"Tarzan was a larger than life hero for me, who lived in books and films, not in comics or movies. I didn't have a television influence as a kid - my world was a British one, with none of this "New World-over-the-Big-Sea" crap, not like your costumed comic-book hero."
"I didn't know you were so snobbish about your heroes", retorted Kim, already running a 'Tarzan versus Spiderman' contest through his mind. "No, no, I'm just trying to set the scene. I was brought up with the British as supreme beings, and Tarzan was a Pom, you know."
"Different worlds - must be our vast age difference." joked Kim.
"Oh, very droll." Maarten was unsure whether to respond in kind, or let it go. He chose the latter option, realising these quips were only friendly banter. A currency for affection. Besides, it all added to the buzz of talking about these issues. "Lets get back to the original issue - 'what use are heroes, unless they add value to our lives? If I think about these heroes and what we've said about them, they've been sources of influence and objects of admiration. They have been about dreams and aspirations; people or characters to look up to for inspiration."
"Yes, but what are the features which these characters embody that have made them heroes for us? And are there patterns or themes in these features?"
"Well, I've noticed that these heroes, like others in my life, are men, generally 'larger than life' champions of skill, power and competence, and people who survive against the odds. For example, your Tarzan talked with monkeys, fought crocodiles, and swung through the trees with the grace of a high wire artist. I don't know about you, but I think of him as a warrior, like Spiderman!"
"Yeah, me too! And while we are on the subject, did you know that the popular and dictionary definition of a hero is of a male and almost inevitably of a warrior figure?"
"So?" replied Kim, not sure of his point.
"Well, its not that we just happened to have chosen male, warrior heroes - the typical hero has always been a male, warrior type. In fact, more space is given to a variety of definitions of 'Hero' than to those describing 'Heroine', the female equivalent. It is quite likely then, that the heroic patterns or themes for most of us are male warriors, and theirs is presumably the dominant influence."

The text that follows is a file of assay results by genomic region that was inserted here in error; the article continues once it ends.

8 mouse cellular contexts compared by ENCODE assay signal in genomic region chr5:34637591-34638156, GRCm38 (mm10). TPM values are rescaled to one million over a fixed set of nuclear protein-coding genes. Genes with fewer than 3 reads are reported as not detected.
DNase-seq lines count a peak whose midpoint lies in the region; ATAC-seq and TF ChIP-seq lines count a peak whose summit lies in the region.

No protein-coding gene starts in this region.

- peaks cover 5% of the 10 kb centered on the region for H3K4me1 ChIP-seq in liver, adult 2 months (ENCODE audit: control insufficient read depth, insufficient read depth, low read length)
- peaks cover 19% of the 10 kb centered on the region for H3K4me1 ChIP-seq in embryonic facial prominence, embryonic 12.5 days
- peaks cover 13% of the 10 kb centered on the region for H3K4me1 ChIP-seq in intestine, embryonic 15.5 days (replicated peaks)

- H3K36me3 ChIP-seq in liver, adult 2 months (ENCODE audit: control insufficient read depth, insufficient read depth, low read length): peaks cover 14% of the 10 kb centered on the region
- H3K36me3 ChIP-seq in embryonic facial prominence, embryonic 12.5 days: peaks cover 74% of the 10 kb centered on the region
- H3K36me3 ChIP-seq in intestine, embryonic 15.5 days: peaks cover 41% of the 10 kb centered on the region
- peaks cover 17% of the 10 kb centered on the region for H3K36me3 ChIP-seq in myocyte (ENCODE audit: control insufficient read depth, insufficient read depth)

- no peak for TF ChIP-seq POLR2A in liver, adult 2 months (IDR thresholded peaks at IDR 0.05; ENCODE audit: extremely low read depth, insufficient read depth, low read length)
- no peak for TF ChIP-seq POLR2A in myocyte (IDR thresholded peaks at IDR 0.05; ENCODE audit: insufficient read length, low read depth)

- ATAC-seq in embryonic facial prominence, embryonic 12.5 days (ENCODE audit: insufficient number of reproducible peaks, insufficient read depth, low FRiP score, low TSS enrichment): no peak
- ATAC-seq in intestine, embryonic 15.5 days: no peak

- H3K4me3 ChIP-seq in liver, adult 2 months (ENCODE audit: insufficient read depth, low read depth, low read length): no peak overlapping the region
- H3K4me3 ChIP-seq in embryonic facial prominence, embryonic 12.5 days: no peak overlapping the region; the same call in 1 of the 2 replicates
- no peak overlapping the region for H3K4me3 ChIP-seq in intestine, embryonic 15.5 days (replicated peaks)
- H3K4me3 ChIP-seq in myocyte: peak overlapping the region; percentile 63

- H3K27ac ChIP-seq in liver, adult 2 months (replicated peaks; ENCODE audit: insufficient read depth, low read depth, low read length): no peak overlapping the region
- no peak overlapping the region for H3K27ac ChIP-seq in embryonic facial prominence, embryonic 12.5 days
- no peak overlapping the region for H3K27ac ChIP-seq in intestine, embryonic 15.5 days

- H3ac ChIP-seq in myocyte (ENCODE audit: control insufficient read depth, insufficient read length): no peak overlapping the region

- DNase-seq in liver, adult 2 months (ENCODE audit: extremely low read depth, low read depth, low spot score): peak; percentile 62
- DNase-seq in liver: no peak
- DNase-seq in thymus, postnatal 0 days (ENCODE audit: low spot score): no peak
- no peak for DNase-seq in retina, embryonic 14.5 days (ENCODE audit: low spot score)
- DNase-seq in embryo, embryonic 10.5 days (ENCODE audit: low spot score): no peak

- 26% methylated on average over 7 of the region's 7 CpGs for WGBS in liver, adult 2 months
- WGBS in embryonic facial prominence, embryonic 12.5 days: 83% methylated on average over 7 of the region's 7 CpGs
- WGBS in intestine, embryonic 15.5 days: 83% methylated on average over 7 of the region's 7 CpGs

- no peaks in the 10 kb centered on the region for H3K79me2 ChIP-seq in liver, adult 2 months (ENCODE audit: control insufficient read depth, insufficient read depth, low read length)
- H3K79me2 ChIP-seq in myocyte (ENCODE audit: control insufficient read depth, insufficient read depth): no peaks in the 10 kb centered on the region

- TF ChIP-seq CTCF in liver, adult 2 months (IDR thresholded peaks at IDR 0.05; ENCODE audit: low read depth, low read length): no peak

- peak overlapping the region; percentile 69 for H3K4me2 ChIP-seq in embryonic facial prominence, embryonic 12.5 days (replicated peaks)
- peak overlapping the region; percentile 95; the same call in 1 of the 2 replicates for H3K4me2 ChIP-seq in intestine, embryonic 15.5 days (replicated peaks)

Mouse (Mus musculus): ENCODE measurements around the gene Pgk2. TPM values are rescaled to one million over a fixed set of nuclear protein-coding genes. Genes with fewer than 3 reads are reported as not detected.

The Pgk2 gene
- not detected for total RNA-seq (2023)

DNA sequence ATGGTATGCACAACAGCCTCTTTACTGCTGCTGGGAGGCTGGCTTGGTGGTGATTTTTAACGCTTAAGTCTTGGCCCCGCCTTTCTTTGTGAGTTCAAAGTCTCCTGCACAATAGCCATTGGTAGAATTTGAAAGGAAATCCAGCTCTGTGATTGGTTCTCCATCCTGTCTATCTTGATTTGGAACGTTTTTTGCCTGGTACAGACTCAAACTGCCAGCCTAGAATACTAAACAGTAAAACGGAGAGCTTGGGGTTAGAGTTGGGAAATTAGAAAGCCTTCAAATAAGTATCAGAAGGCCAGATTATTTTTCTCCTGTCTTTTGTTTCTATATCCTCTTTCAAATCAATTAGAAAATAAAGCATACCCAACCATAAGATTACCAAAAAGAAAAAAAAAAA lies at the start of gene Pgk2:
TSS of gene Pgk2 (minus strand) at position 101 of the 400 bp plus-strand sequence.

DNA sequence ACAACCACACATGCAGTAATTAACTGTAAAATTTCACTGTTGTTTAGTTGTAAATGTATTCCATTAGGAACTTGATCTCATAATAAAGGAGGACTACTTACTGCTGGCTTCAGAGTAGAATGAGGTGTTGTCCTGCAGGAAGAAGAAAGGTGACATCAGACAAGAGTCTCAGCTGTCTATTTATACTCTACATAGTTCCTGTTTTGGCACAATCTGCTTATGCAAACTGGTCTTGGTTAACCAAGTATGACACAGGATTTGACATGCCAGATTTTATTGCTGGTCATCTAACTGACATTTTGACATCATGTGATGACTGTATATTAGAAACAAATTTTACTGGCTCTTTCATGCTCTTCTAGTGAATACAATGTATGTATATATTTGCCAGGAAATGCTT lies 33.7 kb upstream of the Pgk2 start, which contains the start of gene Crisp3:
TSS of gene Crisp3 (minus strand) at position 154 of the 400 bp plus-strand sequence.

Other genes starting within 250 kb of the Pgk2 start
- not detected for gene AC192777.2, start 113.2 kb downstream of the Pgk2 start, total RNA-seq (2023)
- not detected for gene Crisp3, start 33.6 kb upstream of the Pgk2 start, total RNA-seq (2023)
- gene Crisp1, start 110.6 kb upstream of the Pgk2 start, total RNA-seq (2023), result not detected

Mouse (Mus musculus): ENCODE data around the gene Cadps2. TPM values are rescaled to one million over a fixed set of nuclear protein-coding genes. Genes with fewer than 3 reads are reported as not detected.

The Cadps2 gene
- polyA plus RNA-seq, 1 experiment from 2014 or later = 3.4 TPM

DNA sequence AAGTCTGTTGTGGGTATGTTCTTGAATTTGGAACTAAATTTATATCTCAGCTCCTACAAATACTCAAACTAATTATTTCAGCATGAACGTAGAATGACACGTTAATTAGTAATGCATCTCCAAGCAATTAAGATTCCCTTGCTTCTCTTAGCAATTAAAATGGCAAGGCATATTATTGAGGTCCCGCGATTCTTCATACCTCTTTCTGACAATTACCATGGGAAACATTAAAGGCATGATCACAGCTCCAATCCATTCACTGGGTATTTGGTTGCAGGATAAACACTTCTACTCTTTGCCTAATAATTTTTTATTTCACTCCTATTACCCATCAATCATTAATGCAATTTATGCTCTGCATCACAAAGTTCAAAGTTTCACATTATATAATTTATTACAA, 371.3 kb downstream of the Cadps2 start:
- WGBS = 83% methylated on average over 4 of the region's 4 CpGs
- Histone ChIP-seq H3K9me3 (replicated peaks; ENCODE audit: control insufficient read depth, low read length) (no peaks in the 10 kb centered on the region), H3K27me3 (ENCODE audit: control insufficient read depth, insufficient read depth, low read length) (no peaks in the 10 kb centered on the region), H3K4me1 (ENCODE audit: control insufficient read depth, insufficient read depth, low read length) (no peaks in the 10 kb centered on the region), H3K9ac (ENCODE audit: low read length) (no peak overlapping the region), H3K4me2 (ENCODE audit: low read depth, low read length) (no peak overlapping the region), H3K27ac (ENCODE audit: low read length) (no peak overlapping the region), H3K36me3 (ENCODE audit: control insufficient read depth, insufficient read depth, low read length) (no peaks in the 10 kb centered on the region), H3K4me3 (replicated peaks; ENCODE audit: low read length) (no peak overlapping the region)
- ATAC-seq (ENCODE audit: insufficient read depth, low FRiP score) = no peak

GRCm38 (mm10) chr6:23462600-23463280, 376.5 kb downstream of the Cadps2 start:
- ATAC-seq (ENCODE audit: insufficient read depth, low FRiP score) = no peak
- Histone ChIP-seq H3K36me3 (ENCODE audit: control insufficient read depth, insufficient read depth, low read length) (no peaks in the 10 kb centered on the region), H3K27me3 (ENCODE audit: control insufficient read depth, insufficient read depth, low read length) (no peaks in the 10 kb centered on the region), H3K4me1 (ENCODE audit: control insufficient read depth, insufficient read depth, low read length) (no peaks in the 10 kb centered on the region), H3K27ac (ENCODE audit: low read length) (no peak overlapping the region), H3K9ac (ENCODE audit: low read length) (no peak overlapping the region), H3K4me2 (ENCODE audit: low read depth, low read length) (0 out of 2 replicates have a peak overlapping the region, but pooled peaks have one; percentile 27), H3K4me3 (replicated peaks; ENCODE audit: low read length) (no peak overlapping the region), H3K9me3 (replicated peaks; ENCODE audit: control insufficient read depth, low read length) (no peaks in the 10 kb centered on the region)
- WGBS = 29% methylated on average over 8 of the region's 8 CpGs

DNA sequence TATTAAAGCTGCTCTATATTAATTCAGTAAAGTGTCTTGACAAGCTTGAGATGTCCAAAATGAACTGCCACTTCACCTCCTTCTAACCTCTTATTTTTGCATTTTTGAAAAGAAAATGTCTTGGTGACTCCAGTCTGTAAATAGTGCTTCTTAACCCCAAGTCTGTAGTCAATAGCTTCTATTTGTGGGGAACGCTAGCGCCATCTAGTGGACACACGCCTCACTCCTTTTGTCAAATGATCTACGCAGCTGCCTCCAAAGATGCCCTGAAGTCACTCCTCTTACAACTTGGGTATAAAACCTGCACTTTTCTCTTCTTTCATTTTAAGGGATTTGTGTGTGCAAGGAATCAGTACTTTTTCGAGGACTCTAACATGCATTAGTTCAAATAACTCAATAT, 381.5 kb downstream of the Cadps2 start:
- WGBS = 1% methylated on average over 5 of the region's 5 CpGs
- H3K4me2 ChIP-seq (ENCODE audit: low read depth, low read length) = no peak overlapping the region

"You know, this reminds me of the Carol Pearson book, The hero within, and the six basic heroic archetypes she refers to; Innocent, Orphan, Wanderer, Warrior, Martyr, and Magician - remember, we talked about it?"
"Yes, of course I do!" said Maarten impatiently. "I've read her follow up book, Awakening the heroes within, and that one talks about twelve archetypes. What made you think of that?"
"Well, what was most useful for me was the point that a range of different heroic models can exist within each of us and these help us to reach our true potential - we don't need to rely solely on the warrior archetype. And I don't know about you, but I think it allows us, as men, to stop being trapped by our belief in the need to be rescuing, fighting, combative heroes. It also helps women to consider roles other than passive, martyring ones."
"Much as I hate to admit it", confessed Maarten, "I think you're right. I have had a rather limited view of the Warrior role in my life. What was the attraction of Tarzan for me, anyway, a scrawny young kid with perpetual bruises on my legs?"
"Better legs, probably!" teased Kim. "Besides, Tarzan had no dress sense!"
"And Spiderman did?" Maarten retorted, by now starting to share Kim's vision of a Tarzan and Spiderman showdown. "Getting back to the point about the value of the hero, it begs the question as to whether our heroes offered us anything other than a warrior archetype." Maarten let that sink in for a while. "When I was in Tarzan's world, anything was possible! I could sit up in a tree and imagine the smell of the jungle, hide from my enemies and dream great dreams."
"Actually, I can relate to that, tell me more."